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RE: mistake in web page

From: Chuck Hitchcock <chitchcock@cast.org>
Date: Tue, 31 Aug 1999 14:13:06 -0400
To: "Chuck Letourneau" <cpl@starlingweb.com>, "keren beth moses" <kmoses@students.uiuc.edu>
Cc: <w3c-wai-gl@w3.org>, <ij@w3.org>
Message-ID: <NBBBKAJEGLHENOJJCLGHGENFECAA.chitchcock@cast.org>
I think that Beth is generally correct - but am aware of kids who are legally
deaf who do use amplified text-to-speech to help gain access to subject area
content such as social studies and science.  Many children who are deaf do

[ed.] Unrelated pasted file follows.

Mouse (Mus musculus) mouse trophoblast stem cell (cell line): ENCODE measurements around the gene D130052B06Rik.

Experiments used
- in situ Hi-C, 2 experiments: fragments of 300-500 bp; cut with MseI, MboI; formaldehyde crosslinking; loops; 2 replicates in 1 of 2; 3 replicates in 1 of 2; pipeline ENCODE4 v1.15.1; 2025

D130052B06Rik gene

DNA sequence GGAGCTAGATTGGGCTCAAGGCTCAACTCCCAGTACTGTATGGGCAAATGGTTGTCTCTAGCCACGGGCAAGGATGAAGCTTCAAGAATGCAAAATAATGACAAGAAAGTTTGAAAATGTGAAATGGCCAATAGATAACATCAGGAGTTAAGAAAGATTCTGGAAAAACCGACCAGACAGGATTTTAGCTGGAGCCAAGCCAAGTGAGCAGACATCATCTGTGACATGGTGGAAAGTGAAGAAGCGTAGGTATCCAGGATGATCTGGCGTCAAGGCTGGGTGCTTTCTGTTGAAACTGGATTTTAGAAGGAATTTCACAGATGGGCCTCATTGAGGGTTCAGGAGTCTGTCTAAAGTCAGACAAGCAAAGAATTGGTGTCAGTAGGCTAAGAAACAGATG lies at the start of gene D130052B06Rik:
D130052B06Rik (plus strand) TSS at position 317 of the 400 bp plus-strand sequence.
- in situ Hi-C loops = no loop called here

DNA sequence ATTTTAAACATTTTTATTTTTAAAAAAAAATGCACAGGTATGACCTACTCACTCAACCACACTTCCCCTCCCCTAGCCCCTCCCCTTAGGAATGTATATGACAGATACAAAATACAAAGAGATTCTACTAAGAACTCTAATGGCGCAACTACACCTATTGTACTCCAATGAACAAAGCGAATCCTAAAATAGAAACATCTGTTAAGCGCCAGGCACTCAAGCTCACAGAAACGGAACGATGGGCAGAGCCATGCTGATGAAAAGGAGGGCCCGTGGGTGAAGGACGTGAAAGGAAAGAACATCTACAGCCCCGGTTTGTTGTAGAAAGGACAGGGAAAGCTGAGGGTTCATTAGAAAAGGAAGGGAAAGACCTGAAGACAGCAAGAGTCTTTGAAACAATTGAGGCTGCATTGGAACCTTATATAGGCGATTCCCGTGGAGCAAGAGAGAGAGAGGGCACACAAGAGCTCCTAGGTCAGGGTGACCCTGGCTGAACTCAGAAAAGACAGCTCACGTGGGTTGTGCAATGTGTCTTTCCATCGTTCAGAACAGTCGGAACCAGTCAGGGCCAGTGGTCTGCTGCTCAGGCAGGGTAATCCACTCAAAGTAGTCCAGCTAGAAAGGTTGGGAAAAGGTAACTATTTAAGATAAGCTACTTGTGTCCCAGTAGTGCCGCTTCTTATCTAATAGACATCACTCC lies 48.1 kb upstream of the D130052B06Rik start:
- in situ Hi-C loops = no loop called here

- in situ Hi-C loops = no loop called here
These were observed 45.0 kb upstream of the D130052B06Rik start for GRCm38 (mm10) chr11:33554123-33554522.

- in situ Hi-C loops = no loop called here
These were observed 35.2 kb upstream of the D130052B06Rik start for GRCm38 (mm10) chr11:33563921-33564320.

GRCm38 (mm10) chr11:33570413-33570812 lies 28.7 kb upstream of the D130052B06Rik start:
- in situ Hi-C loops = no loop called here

experience reading difficulties which complicates the use of captions on video
(analog or digital) for elementary school children.  Captions are often
fleeting and the oral language used in a video is often well above the
learners reading level.

Since synthesized speech as an access tool for prepared text is not generally
considered "critical" for those who are deaf, I would be inclined to change

On the other hand, as Chuck Letourneau points out, individuals who are deaf or
have severe motor expressive difficulties often use synthesized speech to
generate language that others can more easily understand.  This, of course,
would not apply to the use of such speech to read prepared web pages.


Chuck Hitchcock, Director
Universal Design Lab (UDL)and
Product Development,
CAST, Inc.,
39 Cross Street, Peabody, MA 01960
Voice 978 531-8555
TTY 978 531-3110
Fax 978 531-0192
Received on Tuesday, 31 August 1999 14:12:04 UTC

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